Over the past several years, there has been a resurgence of interest in studying the response of building structures to fires. Typically, the thermal loading for structural analysis of a building subject to fire is obtained from a standard time-temperature curve or by assuming a spatially uniform enclosure temperature. This decouples the structural analysis from the fire simulations and as a result the structural response to spatially and temporally evolving fires cannot be predicted. Simulations of the effects of severe fires on the structural integrity of buildings requires a close coupling between the gas phase energy release and transport phenomena and the stress analysis in the load bearing materials. A methodology has been developed for coupling CFD simulations of fire growth with finite element models for thermal and structural analysis. A simple radiative transport model that assumes the compartment is divided locally into a hot, soot laden upper layer and a cool, relatively clear lower layer is employed to predict radiative fluxes incident on sub-grid scale structural members. Thermal responses for realistic fire simulations of various steel structural components on floors of World Trade Center Tower 1 that were subjected to aircraft impact damage and fires are presented. One of the most striking observations that emerges from these results is the wide variation of time-temperature curves at different points in the structure and the lack of resemblance of these curves to the standard time-temperature curve used in furnace tests of structural elements. The thermal response was used to compute the reduction in load carrying capacity of the structural components as a function of time.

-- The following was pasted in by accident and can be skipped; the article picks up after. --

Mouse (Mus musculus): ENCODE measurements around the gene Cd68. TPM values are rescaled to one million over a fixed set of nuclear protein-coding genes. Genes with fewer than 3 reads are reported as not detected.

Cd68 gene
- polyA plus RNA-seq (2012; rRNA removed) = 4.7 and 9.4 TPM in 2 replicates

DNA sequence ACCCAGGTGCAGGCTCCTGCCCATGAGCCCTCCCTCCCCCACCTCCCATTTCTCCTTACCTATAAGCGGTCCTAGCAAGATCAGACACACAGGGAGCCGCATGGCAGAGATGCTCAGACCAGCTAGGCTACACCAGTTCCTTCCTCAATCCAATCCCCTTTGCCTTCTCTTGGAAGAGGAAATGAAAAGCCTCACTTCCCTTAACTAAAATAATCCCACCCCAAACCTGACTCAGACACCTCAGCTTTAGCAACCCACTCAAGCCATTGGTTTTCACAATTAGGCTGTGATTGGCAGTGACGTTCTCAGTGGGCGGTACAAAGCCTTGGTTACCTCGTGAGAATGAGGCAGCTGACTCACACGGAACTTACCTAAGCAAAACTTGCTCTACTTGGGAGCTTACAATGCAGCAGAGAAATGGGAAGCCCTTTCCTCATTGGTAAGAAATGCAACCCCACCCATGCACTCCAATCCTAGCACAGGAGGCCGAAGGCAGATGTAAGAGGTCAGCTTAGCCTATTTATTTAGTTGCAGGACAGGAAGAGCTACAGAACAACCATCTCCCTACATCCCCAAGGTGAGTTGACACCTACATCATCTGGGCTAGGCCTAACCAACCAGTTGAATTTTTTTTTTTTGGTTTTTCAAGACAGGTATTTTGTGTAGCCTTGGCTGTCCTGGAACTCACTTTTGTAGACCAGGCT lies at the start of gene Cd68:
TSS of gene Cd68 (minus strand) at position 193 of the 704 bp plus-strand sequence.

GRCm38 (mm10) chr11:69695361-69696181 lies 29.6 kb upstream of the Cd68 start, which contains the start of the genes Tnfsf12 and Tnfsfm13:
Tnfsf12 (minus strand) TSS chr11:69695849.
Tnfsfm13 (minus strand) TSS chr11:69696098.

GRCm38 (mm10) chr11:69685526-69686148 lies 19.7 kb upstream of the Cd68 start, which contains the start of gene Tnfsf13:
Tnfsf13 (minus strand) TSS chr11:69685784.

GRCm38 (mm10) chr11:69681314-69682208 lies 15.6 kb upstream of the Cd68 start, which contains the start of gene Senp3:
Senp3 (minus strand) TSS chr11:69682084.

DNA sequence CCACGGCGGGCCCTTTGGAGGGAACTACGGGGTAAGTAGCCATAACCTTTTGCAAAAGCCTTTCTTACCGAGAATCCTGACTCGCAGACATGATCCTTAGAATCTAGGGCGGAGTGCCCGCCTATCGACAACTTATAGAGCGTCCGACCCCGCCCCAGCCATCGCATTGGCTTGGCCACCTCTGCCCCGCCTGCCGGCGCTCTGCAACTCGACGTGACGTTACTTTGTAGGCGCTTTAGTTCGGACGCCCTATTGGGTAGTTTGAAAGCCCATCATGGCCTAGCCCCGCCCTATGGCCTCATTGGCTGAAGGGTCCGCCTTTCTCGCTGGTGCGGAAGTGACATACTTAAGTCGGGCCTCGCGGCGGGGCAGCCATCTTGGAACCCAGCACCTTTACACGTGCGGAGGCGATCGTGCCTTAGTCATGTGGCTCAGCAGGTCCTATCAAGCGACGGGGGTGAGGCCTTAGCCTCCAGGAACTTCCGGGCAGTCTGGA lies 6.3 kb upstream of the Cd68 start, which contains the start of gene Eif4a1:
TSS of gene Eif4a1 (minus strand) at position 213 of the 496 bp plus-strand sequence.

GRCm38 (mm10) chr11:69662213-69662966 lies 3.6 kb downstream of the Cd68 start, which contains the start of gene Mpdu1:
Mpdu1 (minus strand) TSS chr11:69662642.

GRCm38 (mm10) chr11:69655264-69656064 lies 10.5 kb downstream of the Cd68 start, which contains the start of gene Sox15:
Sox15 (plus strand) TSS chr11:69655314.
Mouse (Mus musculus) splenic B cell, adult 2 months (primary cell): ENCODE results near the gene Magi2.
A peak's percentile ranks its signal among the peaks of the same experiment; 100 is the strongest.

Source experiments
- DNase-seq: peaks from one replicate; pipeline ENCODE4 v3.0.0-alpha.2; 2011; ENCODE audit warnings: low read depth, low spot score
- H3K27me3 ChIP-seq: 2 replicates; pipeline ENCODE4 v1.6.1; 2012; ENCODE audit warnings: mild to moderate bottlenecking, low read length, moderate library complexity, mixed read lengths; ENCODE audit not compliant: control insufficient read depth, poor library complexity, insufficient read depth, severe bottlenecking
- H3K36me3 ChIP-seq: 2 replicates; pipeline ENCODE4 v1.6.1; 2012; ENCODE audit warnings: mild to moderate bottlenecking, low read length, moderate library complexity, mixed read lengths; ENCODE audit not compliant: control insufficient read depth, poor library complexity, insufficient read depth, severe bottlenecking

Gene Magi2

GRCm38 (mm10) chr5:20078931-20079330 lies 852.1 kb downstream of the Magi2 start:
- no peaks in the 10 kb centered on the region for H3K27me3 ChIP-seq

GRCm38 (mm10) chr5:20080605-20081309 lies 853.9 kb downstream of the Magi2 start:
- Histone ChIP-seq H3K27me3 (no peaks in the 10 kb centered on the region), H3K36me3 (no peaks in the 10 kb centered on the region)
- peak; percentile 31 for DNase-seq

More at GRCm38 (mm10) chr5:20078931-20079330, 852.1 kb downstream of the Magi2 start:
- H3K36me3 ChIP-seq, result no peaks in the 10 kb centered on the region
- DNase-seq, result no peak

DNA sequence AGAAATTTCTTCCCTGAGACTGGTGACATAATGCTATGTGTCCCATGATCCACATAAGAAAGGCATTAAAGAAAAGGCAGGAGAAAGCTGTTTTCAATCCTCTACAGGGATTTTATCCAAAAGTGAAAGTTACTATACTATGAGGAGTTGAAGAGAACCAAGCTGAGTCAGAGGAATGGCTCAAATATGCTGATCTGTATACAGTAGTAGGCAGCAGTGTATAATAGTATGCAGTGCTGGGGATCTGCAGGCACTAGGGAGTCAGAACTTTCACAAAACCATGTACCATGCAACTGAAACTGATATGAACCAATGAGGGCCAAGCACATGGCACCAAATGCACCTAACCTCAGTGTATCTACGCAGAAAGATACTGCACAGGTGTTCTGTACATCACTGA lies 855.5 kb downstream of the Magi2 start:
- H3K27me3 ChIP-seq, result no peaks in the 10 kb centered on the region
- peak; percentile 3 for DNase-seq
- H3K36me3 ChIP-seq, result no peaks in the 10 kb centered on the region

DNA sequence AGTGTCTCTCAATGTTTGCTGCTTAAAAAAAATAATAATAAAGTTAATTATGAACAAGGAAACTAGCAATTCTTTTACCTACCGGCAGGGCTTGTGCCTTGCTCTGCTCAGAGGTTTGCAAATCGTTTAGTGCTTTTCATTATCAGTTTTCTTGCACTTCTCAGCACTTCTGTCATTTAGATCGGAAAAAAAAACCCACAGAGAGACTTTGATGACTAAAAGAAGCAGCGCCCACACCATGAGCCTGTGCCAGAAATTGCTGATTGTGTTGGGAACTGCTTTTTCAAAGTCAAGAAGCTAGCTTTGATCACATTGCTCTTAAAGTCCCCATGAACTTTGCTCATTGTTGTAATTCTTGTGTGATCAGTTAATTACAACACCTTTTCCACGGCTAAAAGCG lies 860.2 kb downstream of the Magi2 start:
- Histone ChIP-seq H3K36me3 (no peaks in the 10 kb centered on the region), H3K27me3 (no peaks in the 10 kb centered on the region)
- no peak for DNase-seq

Citation: Fire Safety Journal
Pub Type: Journals